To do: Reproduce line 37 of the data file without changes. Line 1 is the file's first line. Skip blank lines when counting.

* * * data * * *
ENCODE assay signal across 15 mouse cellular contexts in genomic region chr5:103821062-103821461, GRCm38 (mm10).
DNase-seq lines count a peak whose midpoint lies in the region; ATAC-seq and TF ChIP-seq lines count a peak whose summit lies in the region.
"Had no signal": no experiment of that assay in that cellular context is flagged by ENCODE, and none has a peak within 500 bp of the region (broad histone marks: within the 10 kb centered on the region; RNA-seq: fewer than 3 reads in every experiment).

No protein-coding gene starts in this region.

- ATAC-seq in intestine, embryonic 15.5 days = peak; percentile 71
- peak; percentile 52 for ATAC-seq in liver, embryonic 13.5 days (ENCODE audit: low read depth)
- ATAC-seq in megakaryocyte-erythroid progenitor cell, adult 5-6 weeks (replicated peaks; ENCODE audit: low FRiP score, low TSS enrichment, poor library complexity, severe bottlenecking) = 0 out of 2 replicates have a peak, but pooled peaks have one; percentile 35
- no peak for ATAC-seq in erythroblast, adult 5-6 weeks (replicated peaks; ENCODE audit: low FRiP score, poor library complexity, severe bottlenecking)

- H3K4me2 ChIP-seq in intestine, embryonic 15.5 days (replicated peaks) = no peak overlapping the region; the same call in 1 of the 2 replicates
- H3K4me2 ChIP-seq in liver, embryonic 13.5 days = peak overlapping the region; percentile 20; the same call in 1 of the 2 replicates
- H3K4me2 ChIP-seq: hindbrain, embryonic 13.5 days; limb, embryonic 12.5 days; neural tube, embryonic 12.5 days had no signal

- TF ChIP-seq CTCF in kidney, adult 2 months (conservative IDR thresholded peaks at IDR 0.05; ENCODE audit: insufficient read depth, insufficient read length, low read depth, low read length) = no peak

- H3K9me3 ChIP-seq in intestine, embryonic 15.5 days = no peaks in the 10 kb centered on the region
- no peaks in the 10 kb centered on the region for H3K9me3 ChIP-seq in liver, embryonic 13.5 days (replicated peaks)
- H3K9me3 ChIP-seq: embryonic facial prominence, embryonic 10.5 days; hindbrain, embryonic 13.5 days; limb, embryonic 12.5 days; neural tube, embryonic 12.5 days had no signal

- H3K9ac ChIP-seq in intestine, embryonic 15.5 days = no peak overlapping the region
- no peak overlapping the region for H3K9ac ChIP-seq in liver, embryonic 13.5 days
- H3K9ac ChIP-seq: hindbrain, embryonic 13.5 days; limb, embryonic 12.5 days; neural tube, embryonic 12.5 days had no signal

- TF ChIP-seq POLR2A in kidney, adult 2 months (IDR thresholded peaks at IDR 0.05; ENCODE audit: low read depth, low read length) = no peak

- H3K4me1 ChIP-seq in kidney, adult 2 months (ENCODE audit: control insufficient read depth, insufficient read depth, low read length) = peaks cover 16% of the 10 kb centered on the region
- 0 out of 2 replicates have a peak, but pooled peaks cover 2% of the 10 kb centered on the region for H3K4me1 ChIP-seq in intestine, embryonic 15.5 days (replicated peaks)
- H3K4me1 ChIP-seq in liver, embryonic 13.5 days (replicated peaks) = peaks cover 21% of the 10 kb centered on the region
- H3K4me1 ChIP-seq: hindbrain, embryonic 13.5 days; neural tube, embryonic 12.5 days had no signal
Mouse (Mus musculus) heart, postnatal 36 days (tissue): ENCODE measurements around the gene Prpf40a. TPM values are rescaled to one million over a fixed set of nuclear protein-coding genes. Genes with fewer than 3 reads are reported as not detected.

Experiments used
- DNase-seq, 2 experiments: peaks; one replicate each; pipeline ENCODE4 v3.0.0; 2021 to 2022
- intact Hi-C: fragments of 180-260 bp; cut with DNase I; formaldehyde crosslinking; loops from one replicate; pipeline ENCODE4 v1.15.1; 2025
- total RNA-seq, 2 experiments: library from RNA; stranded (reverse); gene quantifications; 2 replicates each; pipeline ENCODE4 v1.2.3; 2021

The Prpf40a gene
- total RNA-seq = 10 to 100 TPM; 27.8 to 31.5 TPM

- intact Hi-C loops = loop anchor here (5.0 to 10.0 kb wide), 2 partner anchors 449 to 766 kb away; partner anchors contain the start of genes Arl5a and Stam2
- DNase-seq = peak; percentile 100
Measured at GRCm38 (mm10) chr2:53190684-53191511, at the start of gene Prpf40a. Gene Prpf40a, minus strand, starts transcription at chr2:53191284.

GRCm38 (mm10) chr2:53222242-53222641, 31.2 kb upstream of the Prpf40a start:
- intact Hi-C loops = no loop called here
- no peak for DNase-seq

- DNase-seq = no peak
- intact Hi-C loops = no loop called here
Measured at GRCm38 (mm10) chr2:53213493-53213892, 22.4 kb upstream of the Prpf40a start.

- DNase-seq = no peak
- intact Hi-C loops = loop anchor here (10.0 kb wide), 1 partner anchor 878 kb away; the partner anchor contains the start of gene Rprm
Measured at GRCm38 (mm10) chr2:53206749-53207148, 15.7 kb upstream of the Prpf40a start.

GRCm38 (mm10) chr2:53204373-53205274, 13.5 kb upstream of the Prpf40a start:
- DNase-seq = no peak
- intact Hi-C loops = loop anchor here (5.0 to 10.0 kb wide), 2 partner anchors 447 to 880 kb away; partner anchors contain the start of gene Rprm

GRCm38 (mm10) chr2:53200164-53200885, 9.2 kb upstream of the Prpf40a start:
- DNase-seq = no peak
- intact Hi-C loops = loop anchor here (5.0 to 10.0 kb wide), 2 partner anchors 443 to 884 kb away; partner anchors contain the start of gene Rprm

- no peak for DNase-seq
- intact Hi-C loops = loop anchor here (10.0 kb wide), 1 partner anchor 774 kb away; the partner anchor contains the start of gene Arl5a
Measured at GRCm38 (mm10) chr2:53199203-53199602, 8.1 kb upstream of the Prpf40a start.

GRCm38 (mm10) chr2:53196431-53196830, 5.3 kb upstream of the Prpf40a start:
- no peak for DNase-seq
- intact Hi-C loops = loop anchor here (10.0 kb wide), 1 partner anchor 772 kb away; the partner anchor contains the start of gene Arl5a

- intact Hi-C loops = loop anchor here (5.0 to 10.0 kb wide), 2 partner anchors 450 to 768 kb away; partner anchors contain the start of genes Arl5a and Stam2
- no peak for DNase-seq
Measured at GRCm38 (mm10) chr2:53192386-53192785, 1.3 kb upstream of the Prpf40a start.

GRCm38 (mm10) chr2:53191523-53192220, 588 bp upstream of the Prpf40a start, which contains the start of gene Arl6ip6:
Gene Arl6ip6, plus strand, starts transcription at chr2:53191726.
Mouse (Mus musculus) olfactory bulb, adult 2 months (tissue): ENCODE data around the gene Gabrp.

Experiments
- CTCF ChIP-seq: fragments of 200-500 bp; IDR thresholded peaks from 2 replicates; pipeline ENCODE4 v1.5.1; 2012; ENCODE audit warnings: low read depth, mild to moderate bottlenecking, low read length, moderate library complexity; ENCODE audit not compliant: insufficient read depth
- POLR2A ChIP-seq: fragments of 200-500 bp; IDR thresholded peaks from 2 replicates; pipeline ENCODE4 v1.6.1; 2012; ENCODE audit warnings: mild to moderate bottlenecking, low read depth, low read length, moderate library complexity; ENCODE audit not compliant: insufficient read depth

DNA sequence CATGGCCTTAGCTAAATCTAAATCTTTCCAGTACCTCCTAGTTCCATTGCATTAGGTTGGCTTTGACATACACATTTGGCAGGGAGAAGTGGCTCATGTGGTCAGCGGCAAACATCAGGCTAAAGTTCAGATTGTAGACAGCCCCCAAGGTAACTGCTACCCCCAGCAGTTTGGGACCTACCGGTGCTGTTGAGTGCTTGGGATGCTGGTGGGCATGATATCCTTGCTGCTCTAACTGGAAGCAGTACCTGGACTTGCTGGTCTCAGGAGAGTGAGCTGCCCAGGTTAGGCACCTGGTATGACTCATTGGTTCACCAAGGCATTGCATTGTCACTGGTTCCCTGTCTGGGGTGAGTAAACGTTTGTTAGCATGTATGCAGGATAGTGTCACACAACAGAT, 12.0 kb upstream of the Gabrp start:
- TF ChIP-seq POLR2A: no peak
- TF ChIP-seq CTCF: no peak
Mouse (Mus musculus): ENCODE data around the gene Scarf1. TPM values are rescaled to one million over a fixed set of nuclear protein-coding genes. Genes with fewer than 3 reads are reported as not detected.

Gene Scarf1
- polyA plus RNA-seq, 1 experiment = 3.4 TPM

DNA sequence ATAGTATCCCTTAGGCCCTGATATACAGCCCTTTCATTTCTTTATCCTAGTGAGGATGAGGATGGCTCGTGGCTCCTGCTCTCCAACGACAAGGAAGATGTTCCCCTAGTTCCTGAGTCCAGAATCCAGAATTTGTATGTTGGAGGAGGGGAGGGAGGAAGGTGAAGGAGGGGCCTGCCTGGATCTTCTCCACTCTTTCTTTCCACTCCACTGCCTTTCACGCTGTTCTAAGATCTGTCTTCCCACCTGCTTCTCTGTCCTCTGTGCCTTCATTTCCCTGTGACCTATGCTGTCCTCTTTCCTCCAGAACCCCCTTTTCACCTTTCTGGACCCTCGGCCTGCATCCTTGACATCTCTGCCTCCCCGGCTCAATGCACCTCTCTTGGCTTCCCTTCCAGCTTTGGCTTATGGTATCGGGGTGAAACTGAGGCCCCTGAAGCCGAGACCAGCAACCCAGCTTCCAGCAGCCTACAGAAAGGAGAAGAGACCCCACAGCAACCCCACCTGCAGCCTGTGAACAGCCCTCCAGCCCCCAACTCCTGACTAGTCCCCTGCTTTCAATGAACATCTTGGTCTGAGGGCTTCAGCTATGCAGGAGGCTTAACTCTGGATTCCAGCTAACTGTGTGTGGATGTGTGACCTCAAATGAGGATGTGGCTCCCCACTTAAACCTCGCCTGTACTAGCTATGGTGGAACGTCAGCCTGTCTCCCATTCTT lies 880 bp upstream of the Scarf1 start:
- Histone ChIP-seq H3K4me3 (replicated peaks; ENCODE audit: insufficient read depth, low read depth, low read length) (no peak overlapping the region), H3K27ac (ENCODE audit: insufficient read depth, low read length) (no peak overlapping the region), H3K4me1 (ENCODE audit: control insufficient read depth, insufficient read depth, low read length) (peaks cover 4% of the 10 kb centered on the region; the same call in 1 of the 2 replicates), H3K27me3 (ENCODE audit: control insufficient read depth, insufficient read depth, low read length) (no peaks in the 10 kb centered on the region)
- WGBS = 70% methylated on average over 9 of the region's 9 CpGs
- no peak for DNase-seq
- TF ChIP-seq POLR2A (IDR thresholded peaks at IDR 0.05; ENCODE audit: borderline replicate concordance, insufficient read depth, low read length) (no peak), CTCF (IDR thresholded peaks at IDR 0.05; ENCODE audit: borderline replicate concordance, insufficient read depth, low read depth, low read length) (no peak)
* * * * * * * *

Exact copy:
- DNase-seq = no peak